Repost from Reuters
[Editor: see also Safety of Citizens in Bomb Train Blast Zones in Hands of North Dakota Politicians and North Dakota seizes initiative in CBR degasification. – RS]
U.S. oil trains must be drained of explosive gas, mayors sayBy Patrick Rucker. WASHINGTON, Sep 16, 2014
(Reuters) – Dangerous gas should be removed from oil train shipments to prevent a future disaster on the tracks, U.S. mayors and safety officials will tell regulators in comments on a sweeping federal safety plan.
The Department of Transportation in July proposed measures meant to end a string of fiery accidents as more trains carrying oil from North Dakota wind across the United States.
Tank cars carrying flammable cargoes would be toughened and forced to move at slower speeds under the plan. But critics say the failure to address vapor pressure, a measure of how much volatile gas is contained in the crude, is a major omission, and intend to drive their point home.
“That’s an oversight we’re going to push them to fix,” Elizabeth Harman, an official with the International Association of Fire Fighters, told Reuters.
Responses to the DOT’s plan are due by Sept. 30, and so far more than 100 comments have been received. Typically in a contentious rulemaking major stakeholders submit their views just before the deadline.
U.S. officials have studied vapor pressure since July 2013, when a runaway oil train derailed in the Quebec village of Lac-Megantic, killing 47 people in a fireball that shocked many with its explosive power.
Until recently, official findings on vapor pressure were in line with industry-funded studies: That the North Dakota fuel is similar to other U.S. light crude oil deemed safe to move in standard tank cars.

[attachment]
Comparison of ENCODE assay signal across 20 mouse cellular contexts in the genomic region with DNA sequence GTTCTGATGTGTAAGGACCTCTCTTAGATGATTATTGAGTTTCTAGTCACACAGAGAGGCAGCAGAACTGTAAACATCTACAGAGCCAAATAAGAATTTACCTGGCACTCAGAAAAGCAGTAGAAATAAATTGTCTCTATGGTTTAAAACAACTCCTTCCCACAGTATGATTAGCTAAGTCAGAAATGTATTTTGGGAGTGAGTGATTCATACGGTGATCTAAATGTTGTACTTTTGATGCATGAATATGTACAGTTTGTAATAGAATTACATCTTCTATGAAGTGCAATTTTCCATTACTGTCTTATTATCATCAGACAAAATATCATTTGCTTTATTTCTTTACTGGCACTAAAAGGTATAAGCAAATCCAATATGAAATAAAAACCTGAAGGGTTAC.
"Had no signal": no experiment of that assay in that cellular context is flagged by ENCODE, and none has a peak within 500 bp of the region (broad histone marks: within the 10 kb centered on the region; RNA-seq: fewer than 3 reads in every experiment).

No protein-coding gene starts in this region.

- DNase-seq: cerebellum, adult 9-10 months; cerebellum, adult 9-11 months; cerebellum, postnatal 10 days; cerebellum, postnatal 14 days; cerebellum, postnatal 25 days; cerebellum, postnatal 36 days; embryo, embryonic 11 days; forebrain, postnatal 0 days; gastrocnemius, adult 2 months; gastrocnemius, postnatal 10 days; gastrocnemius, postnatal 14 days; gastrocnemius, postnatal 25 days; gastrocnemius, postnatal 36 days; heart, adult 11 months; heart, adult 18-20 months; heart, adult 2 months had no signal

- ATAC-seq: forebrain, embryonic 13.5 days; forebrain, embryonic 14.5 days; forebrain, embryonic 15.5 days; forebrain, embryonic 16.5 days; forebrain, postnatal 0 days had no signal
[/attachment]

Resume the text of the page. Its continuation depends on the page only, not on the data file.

But the DOT said last week that it did not properly handle prior samples and that a precision device, a floating piston cylinder, is needed to reliably detect vapor pressure dangers.
Given that disclaimer, many officials simply want dangerous gas removed from crude oil before it is loaded onto rail cars.
“The technology exists so it boils down to costs,” said Mike Webb, a spokesman for Davis, California, who expects nearby cities will join a call for safer handling of Bakken crude from North Dakota.
Under one scenario, energy companies would siphon gas from crude oil and send the fuel to market via different channels. But building such infrastructure, like separators or processing towers, could cost billions of dollars.
The North Dakota Petroleum Council has sampled some Bakken fuel using a floating piston cylinder and the results have been inconclusive, said Kari Cutting, vice president for the trade group.
“But nothing we’ve seen supports the idea that Bakken crude is more volatile than other light crude oils or other flammable liquids,” said Cutting.
But leaders of many railside towns say uncertainty demands the fuel only move under the most stringent safety measures.
“There is a way to haul dangerous cargo safely and that means using state-of-the-art tools,” said Karen Darch, mayor of the Chicago suburb of Barrington, where fuel-laden freight trains cross commuter tracks as many as 20 times a day.
North Dakota officials will next week hold a hearing to consider measures to de-gasify crude oil in the state.(Reporting by Patrick Rucker, editing by Ros Krasny and Cynthia Osterman)